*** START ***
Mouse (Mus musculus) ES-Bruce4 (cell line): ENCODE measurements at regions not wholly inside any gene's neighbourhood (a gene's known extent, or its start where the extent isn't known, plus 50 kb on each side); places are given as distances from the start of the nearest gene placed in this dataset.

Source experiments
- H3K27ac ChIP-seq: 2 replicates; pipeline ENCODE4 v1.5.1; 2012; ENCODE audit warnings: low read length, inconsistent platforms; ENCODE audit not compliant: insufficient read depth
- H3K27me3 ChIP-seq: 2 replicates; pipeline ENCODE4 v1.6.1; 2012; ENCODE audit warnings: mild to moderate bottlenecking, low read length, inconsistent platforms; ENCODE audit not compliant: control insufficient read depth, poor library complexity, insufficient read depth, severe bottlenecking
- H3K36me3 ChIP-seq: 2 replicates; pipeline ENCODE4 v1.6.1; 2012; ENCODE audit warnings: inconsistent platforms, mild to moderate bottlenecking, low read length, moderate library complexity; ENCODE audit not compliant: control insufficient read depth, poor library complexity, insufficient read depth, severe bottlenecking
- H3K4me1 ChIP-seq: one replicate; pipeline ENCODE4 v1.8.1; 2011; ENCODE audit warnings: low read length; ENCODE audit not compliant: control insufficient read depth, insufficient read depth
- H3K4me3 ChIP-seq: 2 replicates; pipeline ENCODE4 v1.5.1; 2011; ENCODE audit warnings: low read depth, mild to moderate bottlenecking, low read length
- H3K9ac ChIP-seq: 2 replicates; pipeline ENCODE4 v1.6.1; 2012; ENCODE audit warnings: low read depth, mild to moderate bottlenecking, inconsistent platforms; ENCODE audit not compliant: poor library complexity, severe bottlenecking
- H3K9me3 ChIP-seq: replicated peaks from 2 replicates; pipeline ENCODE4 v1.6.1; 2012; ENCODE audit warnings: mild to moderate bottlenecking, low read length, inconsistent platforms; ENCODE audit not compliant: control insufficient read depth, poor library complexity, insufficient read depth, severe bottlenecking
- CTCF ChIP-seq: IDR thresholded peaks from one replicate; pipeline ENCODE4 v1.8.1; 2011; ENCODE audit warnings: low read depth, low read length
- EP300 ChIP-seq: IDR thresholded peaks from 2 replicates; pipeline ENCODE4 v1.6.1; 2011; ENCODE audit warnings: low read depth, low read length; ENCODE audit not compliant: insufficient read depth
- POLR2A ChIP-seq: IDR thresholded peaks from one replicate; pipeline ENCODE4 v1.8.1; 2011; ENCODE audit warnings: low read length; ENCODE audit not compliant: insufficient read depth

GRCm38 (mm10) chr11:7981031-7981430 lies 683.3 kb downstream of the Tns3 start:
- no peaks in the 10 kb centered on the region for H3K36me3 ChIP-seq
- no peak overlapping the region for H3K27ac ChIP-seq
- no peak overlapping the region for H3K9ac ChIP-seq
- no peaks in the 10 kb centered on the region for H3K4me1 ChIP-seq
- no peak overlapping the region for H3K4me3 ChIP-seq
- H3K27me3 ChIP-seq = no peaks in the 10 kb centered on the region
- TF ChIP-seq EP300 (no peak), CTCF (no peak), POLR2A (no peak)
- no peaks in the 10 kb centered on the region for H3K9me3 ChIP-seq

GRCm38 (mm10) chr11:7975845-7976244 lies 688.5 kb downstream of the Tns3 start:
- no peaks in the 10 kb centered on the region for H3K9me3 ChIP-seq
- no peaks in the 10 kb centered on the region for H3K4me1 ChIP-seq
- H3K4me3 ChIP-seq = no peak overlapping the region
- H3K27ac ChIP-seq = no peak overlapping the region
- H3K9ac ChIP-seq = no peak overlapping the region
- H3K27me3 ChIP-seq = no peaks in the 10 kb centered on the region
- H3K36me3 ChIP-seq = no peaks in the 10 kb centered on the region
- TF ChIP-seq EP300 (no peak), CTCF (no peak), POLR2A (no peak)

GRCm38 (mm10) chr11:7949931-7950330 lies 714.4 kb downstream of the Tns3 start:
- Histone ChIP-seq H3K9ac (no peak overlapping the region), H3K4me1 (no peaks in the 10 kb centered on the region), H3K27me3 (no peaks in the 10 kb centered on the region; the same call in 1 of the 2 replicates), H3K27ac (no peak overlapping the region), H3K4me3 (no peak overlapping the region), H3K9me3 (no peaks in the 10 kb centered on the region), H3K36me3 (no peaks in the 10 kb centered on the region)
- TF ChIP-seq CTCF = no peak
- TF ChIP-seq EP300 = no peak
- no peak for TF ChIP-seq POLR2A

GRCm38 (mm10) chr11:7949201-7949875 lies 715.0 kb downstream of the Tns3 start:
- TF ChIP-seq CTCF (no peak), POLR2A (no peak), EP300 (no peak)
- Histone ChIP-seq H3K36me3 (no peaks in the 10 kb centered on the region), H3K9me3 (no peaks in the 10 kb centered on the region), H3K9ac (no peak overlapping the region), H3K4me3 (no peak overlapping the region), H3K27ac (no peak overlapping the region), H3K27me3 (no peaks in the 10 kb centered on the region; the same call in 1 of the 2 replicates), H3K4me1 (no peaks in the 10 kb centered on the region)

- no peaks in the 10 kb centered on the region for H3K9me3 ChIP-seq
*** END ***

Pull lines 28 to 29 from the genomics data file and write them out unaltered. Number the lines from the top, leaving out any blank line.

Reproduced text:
- H3K27me3 ChIP-seq = no peaks in the 10 kb centered on the region
- H3K36me3 ChIP-seq = no peaks in the 10 kb centered on the region